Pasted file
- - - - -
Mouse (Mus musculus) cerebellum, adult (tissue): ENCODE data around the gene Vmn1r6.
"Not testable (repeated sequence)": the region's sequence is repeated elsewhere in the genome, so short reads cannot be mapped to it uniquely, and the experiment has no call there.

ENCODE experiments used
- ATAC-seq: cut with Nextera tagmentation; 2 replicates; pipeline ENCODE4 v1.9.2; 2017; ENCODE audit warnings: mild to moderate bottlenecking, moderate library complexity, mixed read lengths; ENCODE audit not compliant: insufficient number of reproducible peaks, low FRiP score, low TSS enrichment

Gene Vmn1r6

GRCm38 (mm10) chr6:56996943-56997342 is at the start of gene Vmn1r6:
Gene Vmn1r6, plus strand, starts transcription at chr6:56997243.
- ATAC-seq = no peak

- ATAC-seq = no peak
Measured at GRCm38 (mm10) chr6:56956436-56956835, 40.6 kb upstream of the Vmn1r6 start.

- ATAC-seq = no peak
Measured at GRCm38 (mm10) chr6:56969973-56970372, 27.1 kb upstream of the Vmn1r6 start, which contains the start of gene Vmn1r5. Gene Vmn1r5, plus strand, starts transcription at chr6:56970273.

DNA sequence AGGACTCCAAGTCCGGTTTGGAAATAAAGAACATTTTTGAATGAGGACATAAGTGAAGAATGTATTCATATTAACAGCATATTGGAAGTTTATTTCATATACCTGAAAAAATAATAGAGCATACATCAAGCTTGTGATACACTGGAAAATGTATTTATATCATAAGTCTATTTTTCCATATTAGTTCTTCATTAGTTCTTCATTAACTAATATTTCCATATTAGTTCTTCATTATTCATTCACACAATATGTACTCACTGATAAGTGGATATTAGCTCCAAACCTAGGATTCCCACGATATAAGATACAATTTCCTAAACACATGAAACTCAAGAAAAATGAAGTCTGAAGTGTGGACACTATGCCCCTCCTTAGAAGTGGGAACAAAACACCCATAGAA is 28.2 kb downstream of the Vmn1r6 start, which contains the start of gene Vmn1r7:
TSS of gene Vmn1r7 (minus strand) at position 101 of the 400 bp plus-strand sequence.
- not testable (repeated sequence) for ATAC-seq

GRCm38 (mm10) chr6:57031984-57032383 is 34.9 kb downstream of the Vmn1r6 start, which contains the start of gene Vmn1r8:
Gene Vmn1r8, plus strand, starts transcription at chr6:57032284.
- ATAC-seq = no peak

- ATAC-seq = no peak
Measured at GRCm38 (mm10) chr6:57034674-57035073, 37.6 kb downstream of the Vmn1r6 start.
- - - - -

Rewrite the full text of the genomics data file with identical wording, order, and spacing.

Mouse (Mus musculus) cerebellum, adult (tissue): ENCODE data around the gene Vmn1r6.
"Not testable (repeated sequence)": the region's sequence is repeated elsewhere in the genome, so short reads cannot be mapped to it uniquely, and the experiment has no call there.

ENCODE experiments used
- ATAC-seq: cut with Nextera tagmentation; 2 replicates; pipeline ENCODE4 v1.9.2; 2017; ENCODE audit warnings: mild to moderate bottlenecking, moderate library complexity, mixed read lengths; ENCODE audit not compliant: insufficient number of reproducible peaks, low FRiP score, low TSS enrichment

Gene Vmn1r6

GRCm38 (mm10) chr6:56996943-56997342 is at the start of gene Vmn1r6:
Gene Vmn1r6, plus strand, starts transcription at chr6:56997243.
- ATAC-seq = no peak

- ATAC-seq = no peak
Measured at GRCm38 (mm10) chr6:56956436-56956835, 40.6 kb upstream of the Vmn1r6 start.

- ATAC-seq = no peak
Measured at GRCm38 (mm10) chr6:56969973-56970372, 27.1 kb upstream of the Vmn1r6 start, which contains the start of gene Vmn1r5. Gene Vmn1r5, plus strand, starts transcription at chr6:56970273.

DNA sequence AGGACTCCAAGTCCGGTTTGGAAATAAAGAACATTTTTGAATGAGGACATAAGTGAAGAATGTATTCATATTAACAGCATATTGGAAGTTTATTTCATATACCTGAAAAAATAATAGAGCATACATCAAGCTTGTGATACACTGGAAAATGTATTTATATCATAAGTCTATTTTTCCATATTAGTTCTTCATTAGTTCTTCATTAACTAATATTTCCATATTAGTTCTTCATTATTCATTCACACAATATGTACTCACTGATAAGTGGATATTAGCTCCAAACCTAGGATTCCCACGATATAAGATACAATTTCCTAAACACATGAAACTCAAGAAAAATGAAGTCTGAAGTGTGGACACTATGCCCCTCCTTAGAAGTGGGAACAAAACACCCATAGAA is 28.2 kb downstream of the Vmn1r6 start, which contains the start of gene Vmn1r7:
TSS of gene Vmn1r7 (minus strand) at position 101 of the 400 bp plus-strand sequence.
- not testable (repeated sequence) for ATAC-seq

GRCm38 (mm10) chr6:57031984-57032383 is 34.9 kb downstream of the Vmn1r6 start, which contains the start of gene Vmn1r8:
Gene Vmn1r8, plus strand, starts transcription at chr6:57032284.
- ATAC-seq = no peak

- ATAC-seq = no peak
Measured at GRCm38 (mm10) chr6:57034674-57035073, 37.6 kb downstream of the Vmn1r6 start.